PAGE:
Pyrrolizidine alkaloids (PAs) are a group of naturally occurring toxins found in flowering plants of widespread geographical distribution. Ingestion of PAs results in liver toxicity and such poisonings have been reported in humans and animals. The liver is the main target organ as this is the site of metabolic activation of the parent alkaloids to toxic constituents. Persistent, enlarged hepatocytes are a characteristic feature of PA poisoning, however the exact mechanism of hepatocyte enlargement is not well understood. This study was aimed at evaluating the hypothesis that such enlarged cells are the result of PA-induced DNA damage resulting in a mitotic block.
In vitro studies showed that dehydromonocrotaline (DHM), a toxic metabolite of a commonly occurring PA monocrotaline, can modify DNA in several different ways. DHM was shown to modify DNA at the N-7 of guanine (G) in the major groove with a preference for guanines in 5'-GG and 5'-GA sequences (where A represents adenine). DHM is a bi-functional alkylating agent which can form inter-strand DNA cross-links. In addition to the two electrophilic sites, DHM also has a nucleophilic site and can polymerise with itself. Such DHM polymers can form inter-fragment DNA cross-links involving several DNA fragments. These cross-links are believed to involve the N-2 of G's in the minor groove of DNA. It is conceivable that all these forms can occur in vivo and be of potential biological significance. Four in vivo candidate systems were evaluated for their ability to produce PA-induced enlarged cells in a reliable manner. The yeast S. cerevisae and human myeloid leukaemia (HL60) systems were found to be unsuitable as these cells did not express the enzymes needed to convert parent alkaloids to toxic constituents. The chicken embryo system was also unsuitable because liver damage was too severe in this model. The weanling rat model was shown to be the most suitable one for studying PA-induced hepatic megalocytosis. While rats are small animals with high metabolic rates and short life-spans, they appear to develop PA-induced liver disease in a similar manner to humans. They are susceptible to PAs by the oral route (mimicking human ingestion), have the relevant enzymes to convert PAs to toxic metabolites and develop enlarged hepatocytes characteristic of PA toxicity. PA-induced DNA damage was investigated further in the hepatic rat gene for p53 (TP53). A mutation was seen in TP53 from liver tissue of rats with the most severe hepatocyte cell enlargement. The mutation seen was at codon 152/153 in exon 5 of TP53 and was an T to A transversion of the last base of codon 152 and the first base of codon 153 (GGT ACC to GGA TCC).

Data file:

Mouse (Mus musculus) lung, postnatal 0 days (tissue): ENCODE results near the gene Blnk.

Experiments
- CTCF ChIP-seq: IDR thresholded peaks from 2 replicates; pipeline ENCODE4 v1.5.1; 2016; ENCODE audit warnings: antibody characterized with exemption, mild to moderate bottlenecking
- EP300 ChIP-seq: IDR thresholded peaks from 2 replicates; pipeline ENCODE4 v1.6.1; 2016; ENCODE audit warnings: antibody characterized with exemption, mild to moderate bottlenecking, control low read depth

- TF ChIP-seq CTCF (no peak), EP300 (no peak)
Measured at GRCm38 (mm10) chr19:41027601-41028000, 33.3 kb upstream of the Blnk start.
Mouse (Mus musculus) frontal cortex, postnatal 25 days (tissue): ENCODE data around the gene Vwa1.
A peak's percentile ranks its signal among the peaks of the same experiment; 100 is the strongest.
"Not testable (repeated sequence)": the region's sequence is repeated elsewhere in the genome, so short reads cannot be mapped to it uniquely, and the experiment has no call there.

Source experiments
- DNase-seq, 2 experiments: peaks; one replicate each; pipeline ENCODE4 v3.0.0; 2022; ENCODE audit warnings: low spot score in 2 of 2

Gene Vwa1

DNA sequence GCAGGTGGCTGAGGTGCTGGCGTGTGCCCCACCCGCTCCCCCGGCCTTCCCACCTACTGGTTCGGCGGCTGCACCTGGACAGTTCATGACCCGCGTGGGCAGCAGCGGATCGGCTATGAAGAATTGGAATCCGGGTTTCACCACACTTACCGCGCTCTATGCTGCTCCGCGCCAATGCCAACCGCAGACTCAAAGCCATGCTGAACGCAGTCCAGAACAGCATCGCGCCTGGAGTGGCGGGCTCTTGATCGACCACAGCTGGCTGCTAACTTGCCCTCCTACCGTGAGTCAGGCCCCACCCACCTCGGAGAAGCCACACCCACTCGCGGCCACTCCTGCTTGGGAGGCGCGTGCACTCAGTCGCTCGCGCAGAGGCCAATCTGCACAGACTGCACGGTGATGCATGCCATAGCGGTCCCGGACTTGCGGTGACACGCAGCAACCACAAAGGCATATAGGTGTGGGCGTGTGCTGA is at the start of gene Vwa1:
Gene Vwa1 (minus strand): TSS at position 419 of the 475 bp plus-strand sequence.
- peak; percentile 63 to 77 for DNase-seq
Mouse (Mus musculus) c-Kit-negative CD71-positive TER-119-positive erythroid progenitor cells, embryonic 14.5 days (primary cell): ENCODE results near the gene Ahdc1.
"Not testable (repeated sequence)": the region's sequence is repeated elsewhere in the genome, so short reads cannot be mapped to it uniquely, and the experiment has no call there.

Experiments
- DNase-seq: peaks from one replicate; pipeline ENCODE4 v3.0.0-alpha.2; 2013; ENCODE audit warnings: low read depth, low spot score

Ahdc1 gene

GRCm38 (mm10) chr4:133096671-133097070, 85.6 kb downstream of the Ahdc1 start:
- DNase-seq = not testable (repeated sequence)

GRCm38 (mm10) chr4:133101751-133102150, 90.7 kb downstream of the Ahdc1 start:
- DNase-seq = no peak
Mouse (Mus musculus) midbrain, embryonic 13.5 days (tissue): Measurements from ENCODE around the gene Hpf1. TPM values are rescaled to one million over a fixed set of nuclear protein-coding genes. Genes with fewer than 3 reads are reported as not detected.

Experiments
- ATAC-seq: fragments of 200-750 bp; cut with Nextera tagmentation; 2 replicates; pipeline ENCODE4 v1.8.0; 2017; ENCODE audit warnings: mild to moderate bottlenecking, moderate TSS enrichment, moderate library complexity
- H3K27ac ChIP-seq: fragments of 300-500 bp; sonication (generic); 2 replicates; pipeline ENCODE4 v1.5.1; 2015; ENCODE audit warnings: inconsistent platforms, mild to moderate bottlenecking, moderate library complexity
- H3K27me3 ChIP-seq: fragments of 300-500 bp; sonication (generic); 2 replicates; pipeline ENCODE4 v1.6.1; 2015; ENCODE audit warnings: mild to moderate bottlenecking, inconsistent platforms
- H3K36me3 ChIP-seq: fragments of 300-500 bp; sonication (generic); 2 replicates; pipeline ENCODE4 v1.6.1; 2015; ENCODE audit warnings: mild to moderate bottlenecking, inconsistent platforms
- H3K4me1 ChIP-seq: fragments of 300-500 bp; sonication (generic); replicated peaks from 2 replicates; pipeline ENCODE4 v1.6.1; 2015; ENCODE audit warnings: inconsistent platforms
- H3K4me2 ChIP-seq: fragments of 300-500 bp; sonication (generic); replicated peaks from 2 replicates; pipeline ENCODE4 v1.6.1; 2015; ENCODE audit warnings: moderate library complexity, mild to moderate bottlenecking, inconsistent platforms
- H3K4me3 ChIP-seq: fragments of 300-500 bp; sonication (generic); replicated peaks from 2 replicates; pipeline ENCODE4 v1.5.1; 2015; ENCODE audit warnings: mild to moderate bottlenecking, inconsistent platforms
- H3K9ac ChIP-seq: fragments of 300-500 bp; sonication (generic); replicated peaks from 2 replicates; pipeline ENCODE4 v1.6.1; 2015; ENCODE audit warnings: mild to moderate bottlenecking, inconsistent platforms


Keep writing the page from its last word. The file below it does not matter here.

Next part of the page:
Based on these results a schema is proposed for PA-induced hepatocyte enlargement. This study has shown that the PA monocrotaline results in a mutation from ACC (threonine) to TCC (serine) at codon 153 of the rat TP53. This corresponds to codon 155 of the human TP53 and this amino acid is normally phosphorylated by the protein kinase CK2. The mutation may alter the phosphorylation of the p53 protein by CK2 such that the p53/mdm2 interaction is enhanced, facilitating the degradation of p53 by the ubiquitin-26S proteosome system. The resultant decrease in p53 protein means it cannot fulfil its function as a transcription factor for downstream genes. One such gene is p21Waf 1/Cip 1/Sdi 1 and cells lacking functional p21 have been shown to be in a mitotic block.